THE people he turned out of their holdings
did not hate or curse the Laird, but rather pitied him and excused him on the score of youth, alien upbringing and education, the influence of English views on property rights, and of the new Scotch Toryism which left nothing really Highland to many young men with large estates and long lines of ancestors glorified in Gaelic songs (which these degenerates could not understand) beyond empty pride in a vanished past and the gewgaws of Highland dress and accoutrements. The larger number of those he evicted never saw him again. He remained in England or on the Continent or elsewhere in Scotland until they cleared away; but for that absence he fully atoned by providing them with work and wages during the year they had necessarily to remain for delivering their crops at Martinmas,
selling their household chattels, and winding up their whole affairs in
Scotland. The trustees had been chary in spending money on improvements; but
they saved money which the laird was now spending freely, and wisely also,
in planting, draining, fencing, repairing and enlarging Meggernie Castle, and generally making up for arrears of neglect during his long minority.
The majority of the evicted at once
resolved to emigrate as soon as their affairs were settled. Emigration indeed was always more or less steadily going on since the war with France ended. The idea of it was never absent from the thoughts of the young and adventurous. In the year before the eviction a small band of young people from the Culdares estate had gone to Ontario, then called Upper Canada. Some years earlier a larger band from the Glen had gone to Port Philip, Australia, which now means Melbourne not then in existence. Stray individuals had also found their way to New Zealand and South Africa. The migrations at home which had been perpetually, if silently and little noticed by historians, going on from immemorial times had now become brisker than ever before. Expanding cities and towns, railway construction, mining districts, and manufacturing districts offered boundless openings to incomers. But although at first sight it might seem natural that Highland families should follow the "calanas," that coal, steam, and mill-machinery had taken away from them, the southward migration from the central Highlands remained for many years what it had ever been, a drifting of individuals rather than of families. The potato disease, however, caused a great drove to go to Glasgow and its neighbouring districts from Argyll, the Isles, and the West Coast.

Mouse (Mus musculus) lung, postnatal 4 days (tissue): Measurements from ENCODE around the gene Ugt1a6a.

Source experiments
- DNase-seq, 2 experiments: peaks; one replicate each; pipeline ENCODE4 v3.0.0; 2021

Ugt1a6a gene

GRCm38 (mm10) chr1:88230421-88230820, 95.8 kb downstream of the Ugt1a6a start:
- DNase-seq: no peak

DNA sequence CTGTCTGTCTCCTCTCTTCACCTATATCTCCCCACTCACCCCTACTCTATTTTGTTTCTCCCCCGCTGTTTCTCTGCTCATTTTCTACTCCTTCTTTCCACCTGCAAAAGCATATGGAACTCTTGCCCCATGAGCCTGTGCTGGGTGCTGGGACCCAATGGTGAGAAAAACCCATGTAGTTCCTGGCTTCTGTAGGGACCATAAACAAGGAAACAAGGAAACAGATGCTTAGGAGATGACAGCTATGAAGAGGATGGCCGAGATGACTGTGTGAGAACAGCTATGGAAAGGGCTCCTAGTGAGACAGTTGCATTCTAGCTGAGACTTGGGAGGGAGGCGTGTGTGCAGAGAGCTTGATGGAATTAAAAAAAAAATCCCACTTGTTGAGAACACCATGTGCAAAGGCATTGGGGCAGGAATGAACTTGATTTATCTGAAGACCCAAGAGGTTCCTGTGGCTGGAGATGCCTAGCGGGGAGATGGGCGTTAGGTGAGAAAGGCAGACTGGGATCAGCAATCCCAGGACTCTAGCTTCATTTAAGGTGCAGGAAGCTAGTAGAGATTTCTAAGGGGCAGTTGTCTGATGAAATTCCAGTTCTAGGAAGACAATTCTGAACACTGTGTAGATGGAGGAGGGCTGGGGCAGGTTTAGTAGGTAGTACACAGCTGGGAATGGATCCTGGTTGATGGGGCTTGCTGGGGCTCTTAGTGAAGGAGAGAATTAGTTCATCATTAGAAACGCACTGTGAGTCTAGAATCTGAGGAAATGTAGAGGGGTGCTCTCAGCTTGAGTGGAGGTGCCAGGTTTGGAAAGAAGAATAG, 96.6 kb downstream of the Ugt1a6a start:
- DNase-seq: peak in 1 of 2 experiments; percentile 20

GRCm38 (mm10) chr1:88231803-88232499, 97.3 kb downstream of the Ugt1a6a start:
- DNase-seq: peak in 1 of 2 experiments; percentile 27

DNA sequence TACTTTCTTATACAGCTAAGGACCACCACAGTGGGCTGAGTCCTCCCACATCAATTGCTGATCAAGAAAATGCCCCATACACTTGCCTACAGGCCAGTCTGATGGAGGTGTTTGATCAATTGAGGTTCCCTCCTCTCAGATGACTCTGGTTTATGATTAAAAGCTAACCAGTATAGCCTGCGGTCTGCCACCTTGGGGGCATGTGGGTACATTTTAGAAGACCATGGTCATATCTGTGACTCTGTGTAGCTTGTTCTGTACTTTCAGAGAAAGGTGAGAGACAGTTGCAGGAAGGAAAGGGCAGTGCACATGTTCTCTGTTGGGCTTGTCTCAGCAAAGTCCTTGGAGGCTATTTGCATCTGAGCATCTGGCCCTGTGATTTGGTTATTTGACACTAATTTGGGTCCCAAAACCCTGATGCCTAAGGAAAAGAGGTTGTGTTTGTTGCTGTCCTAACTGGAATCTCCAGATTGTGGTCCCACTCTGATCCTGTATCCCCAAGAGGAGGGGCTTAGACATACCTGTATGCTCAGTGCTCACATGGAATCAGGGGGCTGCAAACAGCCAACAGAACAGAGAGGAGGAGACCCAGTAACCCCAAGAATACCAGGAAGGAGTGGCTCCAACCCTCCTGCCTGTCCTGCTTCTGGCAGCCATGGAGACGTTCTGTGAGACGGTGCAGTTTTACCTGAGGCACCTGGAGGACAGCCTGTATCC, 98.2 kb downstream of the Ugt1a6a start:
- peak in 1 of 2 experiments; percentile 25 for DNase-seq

To our Glen people emigration was a
familiar and far from disagreeable idea, and the thought of town life and work, especially for the women and children, was more than unattractive, positively abhorrent. They thought deeply, reasoned thoroughly, and resolved wisely. If they went with their families to manufacturing towns, they would have to begin life anew as unskilled labourers, their women and children would be the slaves of the mill, and they would have to put up with miserable homes amidst low- class neighbours, who had no faith or morals. They admitted that many Highlanders who went south flourished in business or professions, both in England and Scotland, and they were proud that among them were Glensmen and relatives of their own; but they said that only young men without family cares, and with determination to succeed, could be certain of getting on by migrating, while emigration would enable whole families to live and work together as they had been accustomed to do. In towns, the knowledge of farming and country life which they possessed would be of no use; while in a new country and on land of their own, they would be of infinite value to themselves and of advantage to the new country. So they resolved to emigrate. They could not have done anything better. They could pay their passage, and, after arriving in Canada, have money with which to buy forest farms and to keep themselves supplied with necessaries until they cleared land and raised crops. Habitable dwellings could be easily run up in the woods, and what had they to learn in respect to cattle and farming except slight climatic differences, to which a year's experience would teach them to adapt themselves? In their estimate of themselves there was no exaggeration or mistake. They were about the fittest and most resourceful farming colonists that any new country could possibly have. The United States had no attraction for them. They were full of British loyalty, and wished to live under the British flag, and their descendants to do the same in secula, seculorum.
They preferred Canada to all other
Colonies, because they had there many kith and kin to give them welcome and
helpful advice. The connection with Canada began with the capture of Quebec,
when among the other Highland soldiers who remained behind as colonists,